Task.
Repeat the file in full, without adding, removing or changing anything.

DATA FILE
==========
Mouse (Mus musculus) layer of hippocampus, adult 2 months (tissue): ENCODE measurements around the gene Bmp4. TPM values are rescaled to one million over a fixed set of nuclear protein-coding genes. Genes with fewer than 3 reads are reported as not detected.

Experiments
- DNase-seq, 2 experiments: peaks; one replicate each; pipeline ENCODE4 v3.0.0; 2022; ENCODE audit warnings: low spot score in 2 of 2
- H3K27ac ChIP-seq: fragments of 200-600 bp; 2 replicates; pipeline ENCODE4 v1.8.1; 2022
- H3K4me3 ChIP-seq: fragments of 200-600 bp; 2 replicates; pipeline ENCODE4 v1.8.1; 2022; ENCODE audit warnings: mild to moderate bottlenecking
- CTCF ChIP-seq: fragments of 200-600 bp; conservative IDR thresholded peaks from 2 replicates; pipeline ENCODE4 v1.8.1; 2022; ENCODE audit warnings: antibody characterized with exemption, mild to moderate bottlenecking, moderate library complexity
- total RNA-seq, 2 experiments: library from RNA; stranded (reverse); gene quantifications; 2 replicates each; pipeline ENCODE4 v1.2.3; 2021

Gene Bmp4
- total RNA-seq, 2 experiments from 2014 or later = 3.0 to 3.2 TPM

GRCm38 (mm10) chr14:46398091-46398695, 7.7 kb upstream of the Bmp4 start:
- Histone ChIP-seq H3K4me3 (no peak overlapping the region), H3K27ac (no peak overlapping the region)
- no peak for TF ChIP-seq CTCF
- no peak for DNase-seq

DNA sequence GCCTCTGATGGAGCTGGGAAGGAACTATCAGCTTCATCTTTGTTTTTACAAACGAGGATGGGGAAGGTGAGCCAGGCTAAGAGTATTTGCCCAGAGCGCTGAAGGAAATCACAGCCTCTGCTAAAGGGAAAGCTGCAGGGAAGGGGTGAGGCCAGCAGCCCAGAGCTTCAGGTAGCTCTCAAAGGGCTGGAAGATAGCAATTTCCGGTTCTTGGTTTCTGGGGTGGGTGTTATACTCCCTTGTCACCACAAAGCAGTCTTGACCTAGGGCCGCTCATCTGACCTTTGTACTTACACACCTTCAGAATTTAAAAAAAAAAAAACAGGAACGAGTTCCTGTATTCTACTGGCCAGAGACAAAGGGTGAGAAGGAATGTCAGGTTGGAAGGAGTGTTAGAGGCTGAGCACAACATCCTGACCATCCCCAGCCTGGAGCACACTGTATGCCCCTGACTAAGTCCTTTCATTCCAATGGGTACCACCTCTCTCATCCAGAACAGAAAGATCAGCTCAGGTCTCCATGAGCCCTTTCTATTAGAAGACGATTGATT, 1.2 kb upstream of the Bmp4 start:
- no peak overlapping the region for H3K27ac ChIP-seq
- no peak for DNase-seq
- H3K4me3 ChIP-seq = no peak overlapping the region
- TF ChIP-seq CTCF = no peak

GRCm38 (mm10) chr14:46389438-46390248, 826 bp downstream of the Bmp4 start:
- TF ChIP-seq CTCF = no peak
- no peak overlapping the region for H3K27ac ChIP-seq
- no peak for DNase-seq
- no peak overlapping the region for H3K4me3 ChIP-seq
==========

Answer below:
Mouse (Mus musculus) layer of hippocampus, adult 2 months (tissue): ENCODE measurements around the gene Bmp4. TPM values are rescaled to one million over a fixed set of nuclear protein-coding genes. Genes with fewer than 3 reads are reported as not detected.

Experiments
- DNase-seq, 2 experiments: peaks; one replicate each; pipeline ENCODE4 v3.0.0; 2022; ENCODE audit warnings: low spot score in 2 of 2
- H3K27ac ChIP-seq: fragments of 200-600 bp; 2 replicates; pipeline ENCODE4 v1.8.1; 2022
- H3K4me3 ChIP-seq: fragments of 200-600 bp; 2 replicates; pipeline ENCODE4 v1.8.1; 2022; ENCODE audit warnings: mild to moderate bottlenecking
- CTCF ChIP-seq: fragments of 200-600 bp; conservative IDR thresholded peaks from 2 replicates; pipeline ENCODE4 v1.8.1; 2022; ENCODE audit warnings: antibody characterized with exemption, mild to moderate bottlenecking, moderate library complexity
- total RNA-seq, 2 experiments: library from RNA; stranded (reverse); gene quantifications; 2 replicates each; pipeline ENCODE4 v1.2.3; 2021

Gene Bmp4
- total RNA-seq, 2 experiments from 2014 or later = 3.0 to 3.2 TPM

GRCm38 (mm10) chr14:46398091-46398695, 7.7 kb upstream of the Bmp4 start:
- Histone ChIP-seq H3K4me3 (no peak overlapping the region), H3K27ac (no peak overlapping the region)
- no peak for TF ChIP-seq CTCF
- no peak for DNase-seq

DNA sequence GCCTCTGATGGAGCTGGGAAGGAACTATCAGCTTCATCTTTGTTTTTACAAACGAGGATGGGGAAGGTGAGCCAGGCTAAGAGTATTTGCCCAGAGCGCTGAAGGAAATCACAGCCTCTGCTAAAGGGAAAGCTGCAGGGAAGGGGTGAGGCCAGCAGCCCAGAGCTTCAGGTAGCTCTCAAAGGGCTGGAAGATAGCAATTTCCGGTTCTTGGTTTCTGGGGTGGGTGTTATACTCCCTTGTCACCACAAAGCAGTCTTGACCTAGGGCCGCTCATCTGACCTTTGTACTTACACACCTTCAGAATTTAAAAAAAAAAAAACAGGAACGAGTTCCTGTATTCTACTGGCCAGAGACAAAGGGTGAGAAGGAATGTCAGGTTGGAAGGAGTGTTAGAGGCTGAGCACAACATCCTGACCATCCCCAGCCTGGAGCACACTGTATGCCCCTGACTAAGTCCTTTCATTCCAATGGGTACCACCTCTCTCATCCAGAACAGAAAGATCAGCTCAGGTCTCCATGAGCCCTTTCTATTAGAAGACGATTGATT, 1.2 kb upstream of the Bmp4 start:
- no peak overlapping the region for H3K27ac ChIP-seq
- no peak for DNase-seq
- H3K4me3 ChIP-seq = no peak overlapping the region
- TF ChIP-seq CTCF = no peak

GRCm38 (mm10) chr14:46389438-46390248, 826 bp downstream of the Bmp4 start:
- TF ChIP-seq CTCF = no peak
- no peak overlapping the region for H3K27ac ChIP-seq
- no peak for DNase-seq
- no peak overlapping the region for H3K4me3 ChIP-seq